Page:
Buying short-term health plans in Massachusetts
- Massachusetts laws are inhospitable to short-term plans.
- No insurers offer short-term plans in the state.
- This is due generally to the state’s guaranteed-issue and rating requirements that apply to all health plans.
- Massachusetts regulators will continue to impose tight regulations on short-term plans, despite new rules from the Trump Administration.
No short-term health plans available in Massachusetts
Massachusetts laws are inhospitable to short-term plans. As a result, there are no short-term health plans available for purchase in the state … because no insurers offer them.
This is generally due to the state’s “guaranteed-issue and rating requirements” that apply to all plans, including short-term plans. In addition, Massachusetts has had its own state-based individual health insurance mandate since 2006, and traditional short-term health insurance would not count as having coverage for the purpose of fulfilling the mandate.
Since 1996, Massachusetts has required all health plans marketed to individuals to be sold on a guaranteed-issue basis (ie, applications cannot be rejected based on medical history) “according to clearly defined rating rules.”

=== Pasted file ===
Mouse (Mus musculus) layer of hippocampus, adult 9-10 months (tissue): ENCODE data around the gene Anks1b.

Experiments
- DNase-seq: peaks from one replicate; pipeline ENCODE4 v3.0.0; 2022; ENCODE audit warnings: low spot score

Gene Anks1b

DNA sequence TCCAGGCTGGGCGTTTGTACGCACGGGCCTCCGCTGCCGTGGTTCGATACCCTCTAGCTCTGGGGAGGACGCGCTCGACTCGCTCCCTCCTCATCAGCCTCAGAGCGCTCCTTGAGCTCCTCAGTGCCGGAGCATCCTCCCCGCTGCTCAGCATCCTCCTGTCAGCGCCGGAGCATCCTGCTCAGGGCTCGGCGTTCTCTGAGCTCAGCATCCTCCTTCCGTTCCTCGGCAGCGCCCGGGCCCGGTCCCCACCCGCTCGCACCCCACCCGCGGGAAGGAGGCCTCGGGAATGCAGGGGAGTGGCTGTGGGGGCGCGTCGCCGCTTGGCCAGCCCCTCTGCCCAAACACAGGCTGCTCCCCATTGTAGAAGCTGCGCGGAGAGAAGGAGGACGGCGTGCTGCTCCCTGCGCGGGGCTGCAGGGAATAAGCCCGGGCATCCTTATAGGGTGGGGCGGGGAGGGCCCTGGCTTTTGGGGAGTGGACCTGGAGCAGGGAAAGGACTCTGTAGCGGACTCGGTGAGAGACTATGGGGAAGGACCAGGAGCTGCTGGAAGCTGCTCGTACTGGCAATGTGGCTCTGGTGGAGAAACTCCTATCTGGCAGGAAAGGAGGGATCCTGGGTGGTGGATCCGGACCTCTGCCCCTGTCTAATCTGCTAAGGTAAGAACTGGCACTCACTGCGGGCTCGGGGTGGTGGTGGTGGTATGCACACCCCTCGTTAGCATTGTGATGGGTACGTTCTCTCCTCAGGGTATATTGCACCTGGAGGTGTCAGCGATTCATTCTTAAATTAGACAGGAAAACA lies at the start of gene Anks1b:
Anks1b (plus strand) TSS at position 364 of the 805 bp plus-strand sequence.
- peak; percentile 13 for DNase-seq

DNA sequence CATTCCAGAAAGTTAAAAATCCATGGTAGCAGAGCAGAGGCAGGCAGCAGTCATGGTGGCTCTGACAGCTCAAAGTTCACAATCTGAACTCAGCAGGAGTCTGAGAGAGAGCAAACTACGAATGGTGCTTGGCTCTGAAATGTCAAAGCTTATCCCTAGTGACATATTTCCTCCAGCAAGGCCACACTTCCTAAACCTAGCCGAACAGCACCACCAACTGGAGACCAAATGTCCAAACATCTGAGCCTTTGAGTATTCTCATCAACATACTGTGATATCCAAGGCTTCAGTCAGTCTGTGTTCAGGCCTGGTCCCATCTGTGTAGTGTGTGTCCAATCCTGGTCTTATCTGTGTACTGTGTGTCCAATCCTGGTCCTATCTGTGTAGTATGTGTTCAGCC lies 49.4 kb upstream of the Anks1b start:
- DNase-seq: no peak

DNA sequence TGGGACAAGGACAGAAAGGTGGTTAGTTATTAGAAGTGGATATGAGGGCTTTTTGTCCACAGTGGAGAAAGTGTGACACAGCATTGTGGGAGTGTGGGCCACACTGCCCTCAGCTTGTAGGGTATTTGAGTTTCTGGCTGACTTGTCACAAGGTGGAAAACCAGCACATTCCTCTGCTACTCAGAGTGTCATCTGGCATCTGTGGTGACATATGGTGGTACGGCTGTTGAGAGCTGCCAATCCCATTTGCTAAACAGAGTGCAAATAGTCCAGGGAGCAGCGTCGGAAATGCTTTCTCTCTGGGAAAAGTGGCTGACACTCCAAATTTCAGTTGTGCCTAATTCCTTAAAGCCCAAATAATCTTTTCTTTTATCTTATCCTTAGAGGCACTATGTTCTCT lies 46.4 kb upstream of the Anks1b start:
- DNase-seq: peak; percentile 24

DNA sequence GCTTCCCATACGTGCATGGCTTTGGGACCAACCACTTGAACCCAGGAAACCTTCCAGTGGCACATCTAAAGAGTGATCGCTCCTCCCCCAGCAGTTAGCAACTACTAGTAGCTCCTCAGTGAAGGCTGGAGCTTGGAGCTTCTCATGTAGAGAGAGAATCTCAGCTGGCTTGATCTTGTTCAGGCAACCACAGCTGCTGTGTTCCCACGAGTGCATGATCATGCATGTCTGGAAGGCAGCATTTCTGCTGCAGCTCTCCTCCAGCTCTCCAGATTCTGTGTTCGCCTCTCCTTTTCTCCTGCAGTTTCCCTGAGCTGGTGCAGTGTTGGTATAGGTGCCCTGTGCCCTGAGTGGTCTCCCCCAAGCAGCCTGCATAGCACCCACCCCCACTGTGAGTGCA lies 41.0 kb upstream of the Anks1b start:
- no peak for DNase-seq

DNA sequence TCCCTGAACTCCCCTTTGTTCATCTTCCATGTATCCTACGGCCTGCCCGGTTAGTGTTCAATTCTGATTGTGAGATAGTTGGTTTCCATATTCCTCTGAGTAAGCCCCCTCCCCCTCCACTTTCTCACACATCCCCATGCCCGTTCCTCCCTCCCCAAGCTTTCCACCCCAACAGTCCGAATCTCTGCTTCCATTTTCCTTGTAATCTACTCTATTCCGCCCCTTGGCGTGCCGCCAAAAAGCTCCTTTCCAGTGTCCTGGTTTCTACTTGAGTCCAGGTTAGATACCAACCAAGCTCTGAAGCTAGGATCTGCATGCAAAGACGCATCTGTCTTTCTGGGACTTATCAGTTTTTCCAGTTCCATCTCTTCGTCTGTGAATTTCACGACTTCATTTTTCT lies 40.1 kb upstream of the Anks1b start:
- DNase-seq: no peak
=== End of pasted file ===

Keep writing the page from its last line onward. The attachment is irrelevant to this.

Short-term health insurance plans are virtually always medically underwritten and only available to fairly healthy applicants. So the rules in Massachusetts essentially prohibit short-term plans, as they would not be allowed to operate they way they do in most states.
State regulators in Massachusetts, along with a coalition of Massachusetts health plans, urged the Trump Administration to retain states’ rights to regulate short-term plans even after the federal rules were relaxed. The Trump Administration’s new rules for short-term plans are clear in noting that states may continue to impose tighter regulations than the new federal rules, and Massachusetts regulators made it clear that they intend to do so, noting that
“We therefore support the ability to regulate our own insurance market in a manner consistent with our commitment to broad, shared, and stable risk pools, and, as such, do not intend to take up the new flexibility around STLD plans offered in the proposed regulation.”
Louise Norris is an individual health insurance broker who has been writing about health insurance and health reform since 2006. She has written dozens of opinions and educational pieces about the Affordable Care Act for healthinsurance.org. Her state health exchange updates are regularly cited by media who cover health reform and by other health insurance experts.